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[SOLVED] Which mATX B450??

Jimbo832

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Dec 20, 2013
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I'm looking into purchasing a more high-tier mATX B450 mobo for a R5 3600.

The options in New Zealand are:

Asus TUF B450M-PLUS GAMING
MSI B450M MORTAR MAX
Gigabyte B450 AORUS M
ASRock B450M Steel Legend

When buying online the only mobo that is guaranteed to work out-the-box is the MSI, however I should be able to get the other ones flashed to newer bios regardless so this shouldn't be an issue.

Which motherboard would you buy, and why?

Thanks in advance!
 
Look no further than the B450M Mortar Max.

As noted, it's the only board you can be positive will work 'out of the box' with Ryzen 3000. No BIOS updates required.

Also, it's the board with the strongest VRM of the bunch so you have assured upgrade path all the way up the Ryzen product stack. Probably even to the 16 core/32 thread 3950X as the board's VRM is the same design as the B450 Tomahawk which Hardware Unboxed just demonstrated working comfortably with one.

Not that I'm suggesting running right out and put a $750 US CPU on a $120 US motherboard. But in a few years when looking about for upgrade ideas and you run across a used one on e-Bay you'll be ready and set.
 
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Jimbo832

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Go for the MSI just so you don't even have to bother with the update. It's a very good board aswell.
Yes I was leaning towards the MSI for that reason. I really just wanted to see if anyone else had any thoughts on it compared to the others without factoring in the bios support. Getting a shop to flash the bios before they ship it will be no issue in NZ.
 

atljsf

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i personally only buy asus and gigabyte, i stopped buying msi years ago

both brands have never let me down, but lately msi has been know for doing weird stuff with the motherboards nad gpus, is like they dropped quality on everything so i stopped buying form them

i don't like at all asrock
 

atljsf

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source? for example take a look at the disasembly of the 5700 made by gamers nexus, thermal pads, thermal pads everywhere

on older motherboard i bought form them at that tim everybody used heatsinks on vrms, but msi did not used the heatsinks, so these units worked hot and was common to hear people avoid msi for certain cpus and motherboard combinations, i guess it is a more common practice now, but on that time i couldn't buy the cpu i wanted thanks to such limitation and in that time i had less money to spend, so if i bought the wrong part, i had to deal with it
 

atljsf

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Well, every company makes cheap models. Having a VRM without heatsync is just a sign of a cheap board.

The Evoke is not bad, and far superior to the reference.
that is completelly true, but on that time i used to buy cheaper msi motherboards that came with heatsinks, i guess they went with the masses and decided that if you want a cheap motherboard, you have to accept a system working hot and dying soon if you don't know what you are doing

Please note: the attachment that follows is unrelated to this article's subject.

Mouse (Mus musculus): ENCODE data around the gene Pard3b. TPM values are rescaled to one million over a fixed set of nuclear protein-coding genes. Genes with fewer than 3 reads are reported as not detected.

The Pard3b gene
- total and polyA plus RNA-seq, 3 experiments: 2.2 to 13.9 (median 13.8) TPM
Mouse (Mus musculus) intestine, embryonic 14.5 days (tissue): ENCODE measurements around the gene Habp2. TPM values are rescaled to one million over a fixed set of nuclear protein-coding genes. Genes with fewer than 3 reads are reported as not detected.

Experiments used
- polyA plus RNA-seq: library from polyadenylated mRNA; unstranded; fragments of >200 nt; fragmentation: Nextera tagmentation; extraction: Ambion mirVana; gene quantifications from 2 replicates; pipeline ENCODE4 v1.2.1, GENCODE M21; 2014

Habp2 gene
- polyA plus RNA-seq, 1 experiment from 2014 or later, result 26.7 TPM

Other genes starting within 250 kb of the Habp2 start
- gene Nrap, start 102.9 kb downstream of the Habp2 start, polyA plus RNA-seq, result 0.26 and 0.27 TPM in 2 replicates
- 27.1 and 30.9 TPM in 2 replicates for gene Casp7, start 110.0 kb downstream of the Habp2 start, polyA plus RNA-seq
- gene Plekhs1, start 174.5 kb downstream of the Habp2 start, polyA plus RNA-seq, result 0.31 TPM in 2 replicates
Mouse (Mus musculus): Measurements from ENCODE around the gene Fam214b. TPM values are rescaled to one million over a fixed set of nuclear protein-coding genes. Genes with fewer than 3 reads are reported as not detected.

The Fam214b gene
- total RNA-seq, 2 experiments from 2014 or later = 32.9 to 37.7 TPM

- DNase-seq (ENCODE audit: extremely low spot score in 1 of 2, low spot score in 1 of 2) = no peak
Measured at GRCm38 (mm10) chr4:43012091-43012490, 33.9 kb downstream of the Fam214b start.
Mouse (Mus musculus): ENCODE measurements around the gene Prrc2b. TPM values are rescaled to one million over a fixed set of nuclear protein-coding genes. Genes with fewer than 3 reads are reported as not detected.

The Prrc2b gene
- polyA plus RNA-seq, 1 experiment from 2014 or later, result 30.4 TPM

personally i don't buy anymore their motherboards, after the probkem they had with those b350 and 450 with bios so small that couldn't fit newer version with the new ryzens and had to remove some fro the support list apart from other features, well, in my eyes they look bad now, and that is a shame, there is fewer motherboard manufacturers these days i trust
 
i guess they went with the masses and decided that if you want a cheap motherboard, you have to accept a system working hot and dying soon if you don't know what you are doing
Not true anymore, so there is no reason to even bring it up.

Modern CPUs are power efficient in general. You pair something like a mid range i5 9400f or Ryzen 5 3600x with a cheaper motherboard, there is very little to no issues.

You pair a 3900x with a320, you will have some minor issues but you the VRMs are smart enough to throttle back, so they wont die quickly, although they will have a reduced lifespan.

Even if you do pair a modern high end CPU with a cheap board, you will have far fewer issues than 5+ years ago when you crammed an FX9590 with 300w+ power consumption into a $60 board with a cheap VRM and no heatsyncs.

The biggest defense against doing this is common sense. Don't pair a really pricy CPU with cheap board, just like you wouldn't put Chinese tires on a Ferrari
 

atljsf

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Not true anymore, so there is no reason to even bring it up.

Modern CPUs are power efficient in general. You pair something like a mid range i5 9400f or Ryzen 5 3600x with a cheaper motherboard, there is very little to no issues.

You pair a 3900x with a320, you will have some minor issues but you the VRMs are smart enough to throttle back, so they wont die quickly, although they will have a reduced lifespan.

Even if you do pair a modern high end CPU with a cheap board, you will have far fewer issues than 5+ years ago when you crammed an FX9590 with 300w+ power consumption into a $60 board with a cheap VRM and no heatsyncs.

The biggest defense against doing this is common sense. Don't pair a really pricy CPU with cheap board, just like you wouldn't put Chinese tires on a Ferrari
i can bring up whatever i want, because if i had those problems in the past and made me decide now against a brand, and i am expressing clearly what it was, well, i can bring it up as many times as i want,

remeber that here e share opinions, as you just did, no one has the universal truth here, you take from these word what you can or ignore it, and that is what everybody does, if in the past a brand gave you bad value, you skip it and never recommend it, if you in particular do it, well, that is your decision, not mine
 
Look no further than the B450M Mortar Max.